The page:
Question from an Orthodox Reader: Why Am I Catholic?

Question from an Orthodox Reader: Why Am I Catholic? November 25, 2014

He writes:

Hi Mark –

I’ve read your blog (+ articles) for many years now, and actually sent you a donation a few years back … I’ve especially appreciated what you’ve written on creation/evolution, as this has cleared up some misunderstandings for me.


One query; I’m an Orthodox Christian, to which I converted from a vague college student-ish paganism (back in 2004); my love of philosophy/theology then led me to recently finish my Ph.D in philosophy at the Catholic University of America.  The historical arguments of the Orthodox Church seemed much stronger to me (and still do, for the most part, though I’m working through a lot of the literature on Orthodox/Catholic relations and debates, particularly the material that came out after Ut Unum Sint); for example, it seems beyond debate to me that the Catholic Church changed the Nicene Creed (filioque), that the understanding of the papacy in Vatican I goes against (at least in some of the rhetorical language used) the traditional understanding of the papal office, etc etc.

Given that you’re a very smart guy and a very good writer, and also had a conversion experience (to Catholicism), I was wondering if you had any insights on why you chose Catholicism over Orthodoxy?  Or was Orthodoxy not a living option (or familiar option) at the time of your conversion?

Hmmm… Deep waters.  And ones I’m reluctant to wade into because the main thing I have to say to my Orthodox friends is “We are friends” (something they typically acknowledge, though Orthodoxy, like Catholicism, has its crazy Reactionaries who live to exclude as many people as possible from the reach of grace, especially us papists.)  But since you sound like a reasonable man, here goes:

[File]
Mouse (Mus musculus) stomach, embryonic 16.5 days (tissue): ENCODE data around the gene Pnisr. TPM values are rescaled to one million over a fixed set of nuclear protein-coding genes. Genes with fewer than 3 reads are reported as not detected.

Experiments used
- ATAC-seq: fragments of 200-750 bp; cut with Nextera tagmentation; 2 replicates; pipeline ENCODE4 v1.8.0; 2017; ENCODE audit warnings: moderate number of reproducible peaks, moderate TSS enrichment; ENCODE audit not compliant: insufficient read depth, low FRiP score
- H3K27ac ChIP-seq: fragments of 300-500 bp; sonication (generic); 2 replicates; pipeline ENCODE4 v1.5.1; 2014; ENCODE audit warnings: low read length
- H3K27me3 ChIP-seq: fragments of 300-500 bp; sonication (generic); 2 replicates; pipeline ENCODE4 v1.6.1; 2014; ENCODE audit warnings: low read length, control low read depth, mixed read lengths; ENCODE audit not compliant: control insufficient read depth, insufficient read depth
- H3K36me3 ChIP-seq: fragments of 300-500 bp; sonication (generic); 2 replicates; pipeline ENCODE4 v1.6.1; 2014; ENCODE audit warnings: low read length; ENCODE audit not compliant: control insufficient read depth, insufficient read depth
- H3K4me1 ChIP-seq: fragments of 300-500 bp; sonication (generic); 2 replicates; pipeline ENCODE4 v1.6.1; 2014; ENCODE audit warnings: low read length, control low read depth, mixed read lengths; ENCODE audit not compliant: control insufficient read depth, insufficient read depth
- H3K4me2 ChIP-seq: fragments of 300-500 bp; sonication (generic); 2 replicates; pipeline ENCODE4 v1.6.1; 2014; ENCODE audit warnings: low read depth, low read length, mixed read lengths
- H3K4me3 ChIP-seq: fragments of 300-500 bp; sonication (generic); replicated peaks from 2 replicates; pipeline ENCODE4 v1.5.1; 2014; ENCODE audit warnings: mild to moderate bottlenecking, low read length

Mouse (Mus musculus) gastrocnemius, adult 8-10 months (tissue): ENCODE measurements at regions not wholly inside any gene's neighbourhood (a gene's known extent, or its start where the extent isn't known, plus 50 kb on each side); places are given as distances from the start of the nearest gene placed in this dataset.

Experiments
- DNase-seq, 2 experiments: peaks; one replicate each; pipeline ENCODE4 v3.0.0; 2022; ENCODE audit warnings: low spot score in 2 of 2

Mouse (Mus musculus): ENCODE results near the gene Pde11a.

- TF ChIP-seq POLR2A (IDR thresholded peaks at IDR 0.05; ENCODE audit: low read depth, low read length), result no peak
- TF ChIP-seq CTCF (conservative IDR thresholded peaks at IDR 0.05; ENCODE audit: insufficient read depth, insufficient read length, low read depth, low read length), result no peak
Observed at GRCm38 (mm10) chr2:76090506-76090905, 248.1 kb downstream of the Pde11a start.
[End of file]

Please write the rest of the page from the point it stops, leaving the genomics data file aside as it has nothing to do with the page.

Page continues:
I basically never had any big issues with the papal claims.  It seems to me self-evident that papal primacy saturates the NT.  Peter is obviously seen, in all four gospels, as the head of the apostolic college.  He is clearly the spokesman for the group, asking all the dumb questions, singled out for all the big honors, chewed out for all the big sins.  Yes, the apostles are all given thrones and all given the power to bind and loose.  But Peter is the one on whom the Church is built, to whom the keys are given, who gets called Satan when he screws up, who alone in prayed for to strengthen the brethren, who alone is focused on as denying Christ, and who alone receives the threefold commission, “Feed my sheep”.  Likewise, it is through him that the epoch-making revelation comes that salvation is by grace through faith and not by works of the law (opening the gospel to the whole world).  And the early Church certainly seems to talk about the Petrine office at Rome in ways that reflect the belief that Peter’s charism has been given to it.  Irenaeus, though he is living in France, is fundamentally an Eastern Father, but for him, the succession worth focusing on is the succession from Peter.  Likewise, the key factor in so many conciliar moments in the early Church is the Petrine office (“Peter is speaking through Leo!” is the cry at the Council of Chalcedon.)